Conservative columnist Andrew Bolt has endorsed the Abbott government's sweeping changes to race hate laws but Liberal MPs have already flagged concerns about exemptions in the proposed laws that apply to public debate.
Labor rejects race-law changes
Labor has rejected proposed changes to the Racial Discrimination Act that would ban vilification and intimidation, but allow offence, insult and humiliation.
A day after defending the right of Australians to be ''bigots'', Attorney-General George Brandis on Tuesday outlined sweeping and controversial changes to the Racial Discrimination Act, with an exposure draft approved by the Coalition partyroom.
Bolt's endorsement is significant given his legal case in 2011 was the catalyst for Senator Brandis and Prime Minister Tony Abbott to embark on making changes that will infuriate nearly every major religious and ethnic group in Australia.
''The government's proposals should permit us to ban what is truly wicked while leaving us free to punish the rest with the safest sanction of all - our free speech,'' Bolt told Fairfax Media on Tuesday.
''I think there is no contradiction between being for free speech and against racism, and this proposal goes a long way to recognising that.
''I have always argued both against racism and for the freedom to denounce racism in all its forms, including the new tribalising of our country.''
The News Corp commentator said his only concern was about the potential ''for some creative judge to one day redefine 'vilify' in ways we cannot today imagine''.
Section 18C of the Racial Discrimination Act, in its current form, makes it unlawful for someone to do an act that is reasonably likely to ''offend, insult, humiliate or intimidate'' someone because of their race or ethnicity.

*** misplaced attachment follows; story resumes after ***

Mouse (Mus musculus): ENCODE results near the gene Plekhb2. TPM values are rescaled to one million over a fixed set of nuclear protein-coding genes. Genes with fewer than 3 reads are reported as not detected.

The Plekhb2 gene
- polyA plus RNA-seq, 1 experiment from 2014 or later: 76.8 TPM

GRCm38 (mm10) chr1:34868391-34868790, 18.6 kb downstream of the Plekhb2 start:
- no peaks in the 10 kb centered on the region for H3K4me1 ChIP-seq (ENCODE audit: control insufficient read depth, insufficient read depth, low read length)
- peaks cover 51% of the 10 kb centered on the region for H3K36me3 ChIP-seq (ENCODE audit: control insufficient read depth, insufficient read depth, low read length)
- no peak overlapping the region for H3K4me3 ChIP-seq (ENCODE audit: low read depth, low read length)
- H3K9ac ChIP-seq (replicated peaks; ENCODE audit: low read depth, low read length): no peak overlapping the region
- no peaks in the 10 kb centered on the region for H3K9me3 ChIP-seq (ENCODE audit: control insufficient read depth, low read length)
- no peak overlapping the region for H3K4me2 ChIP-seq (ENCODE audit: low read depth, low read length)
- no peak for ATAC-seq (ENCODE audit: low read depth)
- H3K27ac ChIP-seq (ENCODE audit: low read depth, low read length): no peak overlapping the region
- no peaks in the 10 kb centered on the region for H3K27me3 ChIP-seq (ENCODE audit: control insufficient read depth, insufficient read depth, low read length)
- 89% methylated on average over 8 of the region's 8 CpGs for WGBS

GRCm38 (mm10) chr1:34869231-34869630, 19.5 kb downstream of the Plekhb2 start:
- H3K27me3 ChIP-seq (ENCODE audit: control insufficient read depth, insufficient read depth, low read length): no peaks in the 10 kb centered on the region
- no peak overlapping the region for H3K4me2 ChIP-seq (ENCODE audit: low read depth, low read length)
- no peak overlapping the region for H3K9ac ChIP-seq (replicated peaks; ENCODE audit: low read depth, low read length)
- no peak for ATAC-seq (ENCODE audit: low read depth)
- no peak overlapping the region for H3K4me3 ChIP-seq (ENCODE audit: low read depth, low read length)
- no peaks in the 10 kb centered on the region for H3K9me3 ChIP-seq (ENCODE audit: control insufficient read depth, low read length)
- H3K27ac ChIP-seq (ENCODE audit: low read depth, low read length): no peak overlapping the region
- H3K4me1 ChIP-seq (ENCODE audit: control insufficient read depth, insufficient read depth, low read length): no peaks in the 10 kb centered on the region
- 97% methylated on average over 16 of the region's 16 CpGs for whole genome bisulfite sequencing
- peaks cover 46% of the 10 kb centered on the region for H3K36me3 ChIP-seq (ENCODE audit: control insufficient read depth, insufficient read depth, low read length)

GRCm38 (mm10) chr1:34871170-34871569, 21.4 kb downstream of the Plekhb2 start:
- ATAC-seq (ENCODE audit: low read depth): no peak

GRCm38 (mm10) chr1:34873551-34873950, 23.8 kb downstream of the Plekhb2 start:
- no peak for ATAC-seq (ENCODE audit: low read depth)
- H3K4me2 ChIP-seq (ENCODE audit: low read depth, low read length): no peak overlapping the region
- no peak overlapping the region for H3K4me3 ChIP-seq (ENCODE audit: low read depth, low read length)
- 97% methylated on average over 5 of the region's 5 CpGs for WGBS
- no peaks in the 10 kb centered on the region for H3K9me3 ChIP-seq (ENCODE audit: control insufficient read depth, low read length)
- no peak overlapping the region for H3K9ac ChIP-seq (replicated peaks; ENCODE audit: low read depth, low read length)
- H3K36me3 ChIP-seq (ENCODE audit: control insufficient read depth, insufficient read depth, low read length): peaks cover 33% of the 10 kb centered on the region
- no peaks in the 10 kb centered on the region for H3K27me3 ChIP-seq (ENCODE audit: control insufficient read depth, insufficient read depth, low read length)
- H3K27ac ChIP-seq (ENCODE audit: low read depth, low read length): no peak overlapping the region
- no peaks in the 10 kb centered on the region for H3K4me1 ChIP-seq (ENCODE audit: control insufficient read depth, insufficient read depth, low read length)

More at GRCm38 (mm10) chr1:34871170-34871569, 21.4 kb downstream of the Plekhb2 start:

Senator Brandis wants to remove the words ''offend, insult and humiliate'' but to leave intimidate, which he said provoked fear. The proposed changes will be subject to at least six weeks of community consultation.
Senator Brandis has also proposed repealing section 18D of the Act, which provides exemptions that protect freedom of speech. These ensure that artistic works, scientific debate and fair comment on matters of public interest are exempt, providing they are said or done reasonably and in good faith.
A new section will be inserted into the Act, which will preserve the existing protection against intimidation and create a new protection from racial vilification.
But an exemption would also be put in place under the changes that would ensure the protections did not apply to "words, sounds, images or writing spoken, broadcast, published or otherwise communicated in the course of participating in the public discussion of any political, social, cultural, religious, artistic, academic or scientific matter".
Senator Brandis said it will the first time that racial vilification is proscribed in Commonwealth legislation.
Coalition MPs flag concerns
Coalition MPs Sarah Henderson and Jason Wood flagged concerns about this carve out, contained in part four of the exposure draft, and suggested it was too broad an exemption.
It's understood Ms Henderson asked a series of detailed questions about the changes, while Mr Wood – a former policeman – suggested there could be too many "ways out" allowed for a defendant under the proposed changes.
Liberal MPs David Coleman and Craig Laundy, who represent electorates with a high proportion of multicultural constituents, have previously urged Senator Brandis to keep the legal ''safety net'' protecting racial minorities against hate speech.
One Coalition MP told Fairfax Media that Senator Brandis' proposed changes were well handled, but said the politics of the issue were increasingly difficult for the Coalition.
"This is turning into a mess, Labor now has six weeks to throw bombs and marginal seat holders are getting nervous,'' he said.
A second Liberal MP confirmed the only serious concerns raised in the party room meeting related to the exemptions in part four.
"Broadly, people were supportive of the process," the MP said.